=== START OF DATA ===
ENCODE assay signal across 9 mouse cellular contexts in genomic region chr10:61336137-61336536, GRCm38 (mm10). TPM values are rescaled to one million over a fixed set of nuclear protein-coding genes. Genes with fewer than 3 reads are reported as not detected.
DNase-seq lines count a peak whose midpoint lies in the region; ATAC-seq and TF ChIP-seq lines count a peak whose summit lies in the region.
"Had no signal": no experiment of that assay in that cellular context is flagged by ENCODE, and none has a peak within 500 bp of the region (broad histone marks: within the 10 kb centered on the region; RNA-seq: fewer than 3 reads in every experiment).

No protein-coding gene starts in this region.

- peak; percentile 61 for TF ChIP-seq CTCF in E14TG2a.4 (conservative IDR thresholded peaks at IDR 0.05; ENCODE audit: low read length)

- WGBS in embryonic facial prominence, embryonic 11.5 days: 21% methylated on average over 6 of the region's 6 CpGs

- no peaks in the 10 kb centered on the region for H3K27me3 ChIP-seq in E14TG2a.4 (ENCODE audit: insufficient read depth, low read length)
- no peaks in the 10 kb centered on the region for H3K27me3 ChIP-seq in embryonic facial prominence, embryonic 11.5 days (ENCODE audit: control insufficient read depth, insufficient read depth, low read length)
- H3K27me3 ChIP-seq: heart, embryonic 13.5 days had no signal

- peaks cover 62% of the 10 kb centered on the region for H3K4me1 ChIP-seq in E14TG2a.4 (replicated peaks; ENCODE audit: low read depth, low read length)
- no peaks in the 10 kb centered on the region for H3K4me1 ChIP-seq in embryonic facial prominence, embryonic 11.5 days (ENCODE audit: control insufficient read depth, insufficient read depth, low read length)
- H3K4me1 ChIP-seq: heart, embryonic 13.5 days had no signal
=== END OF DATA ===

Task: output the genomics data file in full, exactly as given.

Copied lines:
ENCODE assay signal across 9 mouse cellular contexts in genomic region chr10:61336137-61336536, GRCm38 (mm10). TPM values are rescaled to one million over a fixed set of nuclear protein-coding genes. Genes with fewer than 3 reads are reported as not detected.
DNase-seq lines count a peak whose midpoint lies in the region; ATAC-seq and TF ChIP-seq lines count a peak whose summit lies in the region.
"Had no signal": no experiment of that assay in that cellular context is flagged by ENCODE, and none has a peak within 500 bp of the region (broad histone marks: within the 10 kb centered on the region; RNA-seq: fewer than 3 reads in every experiment).

No protein-coding gene starts in this region.

- peak; percentile 61 for TF ChIP-seq CTCF in E14TG2a.4 (conservative IDR thresholded peaks at IDR 0.05; ENCODE audit: low read length)

- WGBS in embryonic facial prominence, embryonic 11.5 days: 21% methylated on average over 6 of the region's 6 CpGs

- no peaks in the 10 kb centered on the region for H3K27me3 ChIP-seq in E14TG2a.4 (ENCODE audit: insufficient read depth, low read length)
- no peaks in the 10 kb centered on the region for H3K27me3 ChIP-seq in embryonic facial prominence, embryonic 11.5 days (ENCODE audit: control insufficient read depth, insufficient read depth, low read length)
- H3K27me3 ChIP-seq: heart, embryonic 13.5 days had no signal

- peaks cover 62% of the 10 kb centered on the region for H3K4me1 ChIP-seq in E14TG2a.4 (replicated peaks; ENCODE audit: low read depth, low read length)
- no peaks in the 10 kb centered on the region for H3K4me1 ChIP-seq in embryonic facial prominence, embryonic 11.5 days (ENCODE audit: control insufficient read depth, insufficient read depth, low read length)
- H3K4me1 ChIP-seq: heart, embryonic 13.5 days had no signal